Animated GIFs max out at 8 bits of color (per frame, but still). The animation cycle of GIFs starts when the image is loaded and can't be controlled via JS. Yes, if you just wanted an 8-bit orb bouncing, it's a fine choice. For a game sprite, it's less so.

Thanks for that article. Makes sense now. They were able to achieve higher frame rates and take advantage of hardware acceleration by using CSS animations with the individual sprite slices serving as key frames.

That's an interestingly huge sprite sheet indeed.


I would guess it's because of the color palette maybe? GIF was only 256 colors last I used it (over a decade ago). SO maybe they tried a gif animation, noticed some weird looking graphical artifacts because of the color difference from background to foreground. Then decided use a JPG sprite sheet instead for more colors?

OT: what tools allow automatic sprite generation based on object movement such as this?

You can export sprite sheets from animations created in the Adobe Flash authoring tool. There are a number of free third party tools that enable this:

SWFSheet http://www.bit-101.com/blog/?p=2939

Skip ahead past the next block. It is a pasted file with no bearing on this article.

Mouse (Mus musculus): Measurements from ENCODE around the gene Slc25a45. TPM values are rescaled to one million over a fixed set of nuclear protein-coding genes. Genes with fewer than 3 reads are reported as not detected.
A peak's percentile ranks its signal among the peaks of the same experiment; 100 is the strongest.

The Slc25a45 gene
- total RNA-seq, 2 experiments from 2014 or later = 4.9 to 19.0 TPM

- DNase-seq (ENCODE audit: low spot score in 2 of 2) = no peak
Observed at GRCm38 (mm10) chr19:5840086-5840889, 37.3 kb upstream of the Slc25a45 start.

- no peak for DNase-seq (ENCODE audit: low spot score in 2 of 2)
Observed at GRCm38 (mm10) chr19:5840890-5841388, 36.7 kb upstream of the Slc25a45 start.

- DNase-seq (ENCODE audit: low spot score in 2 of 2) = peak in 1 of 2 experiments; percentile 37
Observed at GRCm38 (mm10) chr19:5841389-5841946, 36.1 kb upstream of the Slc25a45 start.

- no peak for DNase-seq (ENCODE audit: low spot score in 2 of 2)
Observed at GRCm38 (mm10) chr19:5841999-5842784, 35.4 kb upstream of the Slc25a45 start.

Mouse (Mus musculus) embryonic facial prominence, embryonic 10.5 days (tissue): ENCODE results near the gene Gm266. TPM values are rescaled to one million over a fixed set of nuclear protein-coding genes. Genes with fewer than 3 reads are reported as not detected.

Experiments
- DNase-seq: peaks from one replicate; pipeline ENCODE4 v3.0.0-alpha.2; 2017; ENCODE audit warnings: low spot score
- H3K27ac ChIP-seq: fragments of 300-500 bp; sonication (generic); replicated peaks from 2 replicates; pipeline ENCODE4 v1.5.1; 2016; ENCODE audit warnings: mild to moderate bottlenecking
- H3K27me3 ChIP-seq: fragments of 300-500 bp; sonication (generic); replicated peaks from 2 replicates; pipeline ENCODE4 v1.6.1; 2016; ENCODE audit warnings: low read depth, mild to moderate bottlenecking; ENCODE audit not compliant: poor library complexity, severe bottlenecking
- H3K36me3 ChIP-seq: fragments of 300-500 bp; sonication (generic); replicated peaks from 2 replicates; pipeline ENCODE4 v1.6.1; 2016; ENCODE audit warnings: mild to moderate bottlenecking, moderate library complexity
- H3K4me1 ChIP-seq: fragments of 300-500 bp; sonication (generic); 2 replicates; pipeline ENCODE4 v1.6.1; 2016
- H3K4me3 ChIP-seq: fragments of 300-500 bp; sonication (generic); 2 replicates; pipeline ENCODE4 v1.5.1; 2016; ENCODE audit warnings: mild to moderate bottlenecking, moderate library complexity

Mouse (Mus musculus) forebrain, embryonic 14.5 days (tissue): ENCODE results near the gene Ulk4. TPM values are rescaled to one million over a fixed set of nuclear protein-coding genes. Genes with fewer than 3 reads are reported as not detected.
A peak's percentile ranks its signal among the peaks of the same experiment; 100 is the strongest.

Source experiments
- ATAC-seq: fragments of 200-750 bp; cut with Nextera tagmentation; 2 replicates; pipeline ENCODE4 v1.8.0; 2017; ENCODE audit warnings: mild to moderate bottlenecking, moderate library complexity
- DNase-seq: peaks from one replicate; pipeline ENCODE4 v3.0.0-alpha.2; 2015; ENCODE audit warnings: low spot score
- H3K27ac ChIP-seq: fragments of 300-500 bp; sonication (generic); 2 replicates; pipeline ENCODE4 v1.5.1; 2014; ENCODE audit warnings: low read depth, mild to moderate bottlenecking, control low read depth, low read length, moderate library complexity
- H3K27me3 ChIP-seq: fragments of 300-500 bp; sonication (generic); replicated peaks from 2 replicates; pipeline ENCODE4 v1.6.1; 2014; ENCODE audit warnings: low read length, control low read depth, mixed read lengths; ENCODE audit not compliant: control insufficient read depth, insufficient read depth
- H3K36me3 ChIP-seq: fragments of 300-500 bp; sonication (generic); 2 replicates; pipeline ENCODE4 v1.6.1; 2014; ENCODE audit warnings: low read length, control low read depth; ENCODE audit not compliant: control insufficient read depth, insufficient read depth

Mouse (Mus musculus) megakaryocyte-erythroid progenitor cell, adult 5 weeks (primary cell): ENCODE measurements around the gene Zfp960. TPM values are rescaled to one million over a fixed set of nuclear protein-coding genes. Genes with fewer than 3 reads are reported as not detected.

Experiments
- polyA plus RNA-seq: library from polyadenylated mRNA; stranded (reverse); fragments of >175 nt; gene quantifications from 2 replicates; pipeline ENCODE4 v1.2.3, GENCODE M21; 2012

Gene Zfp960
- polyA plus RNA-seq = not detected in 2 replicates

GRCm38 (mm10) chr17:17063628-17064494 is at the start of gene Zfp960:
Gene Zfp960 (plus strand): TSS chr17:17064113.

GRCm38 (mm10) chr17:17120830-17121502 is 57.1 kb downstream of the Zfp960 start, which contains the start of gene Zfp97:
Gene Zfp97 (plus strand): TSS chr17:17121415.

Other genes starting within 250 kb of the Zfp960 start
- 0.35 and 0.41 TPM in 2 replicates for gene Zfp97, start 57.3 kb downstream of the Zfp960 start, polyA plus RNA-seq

Zoe http://gskinner.com/blog/archives/2011/02/zoe-export-swf-ani...

This feature is also being built into the next version of Flash Professional (the authoring tool), with support for export to various JavaScript libraries (such as Easel.JS) for controlling the animation.

Or possibly they get better compression with a JPG.

You are correct. Our source files were originally a PNG sequence. JPG provided the best quality-to-filesize ratio.

Think about this... Google charges you $900 to attend a conference that they will "teach you" how to build apps that work on their systems which benefit them way more than you.

I know Apple charges a developer fee as well.

Amazing how this hacker/developer world works - pay for access to their app stores, pay for conferences to learn how to make apps for their app stores, etc.

Bear in mind that all of the I/O developer session videos get posted at no cost after the conference.

It's not zero-sum. The devs get a lot out of it, too. All the devs that buy tickets to IO think that IO benefits them more than the $900 they're parting with.

this amount includes the gadgets that they give to people. last year there were three if i remember correctly. one was for game devs only.

There were bunches of gadgets given out @ every IO, some to everyone, some to attendees of specific talks.

Also, said developers are planning to make money with these new skills, in addition to networking, I think most people find it well worth it or they wouldn't attend.

Good to know I can fax them if I have any questions. https://developers.google.com/events/io/register

That's as techy as Sacramento gets.

PS: if you are complaining about the price, it's time to show your entreprenerial spirit and organize a free unconference at the same time and nearby. Don't complain, do something!

Thats the thing that sucks about such events; $900 is very expensive.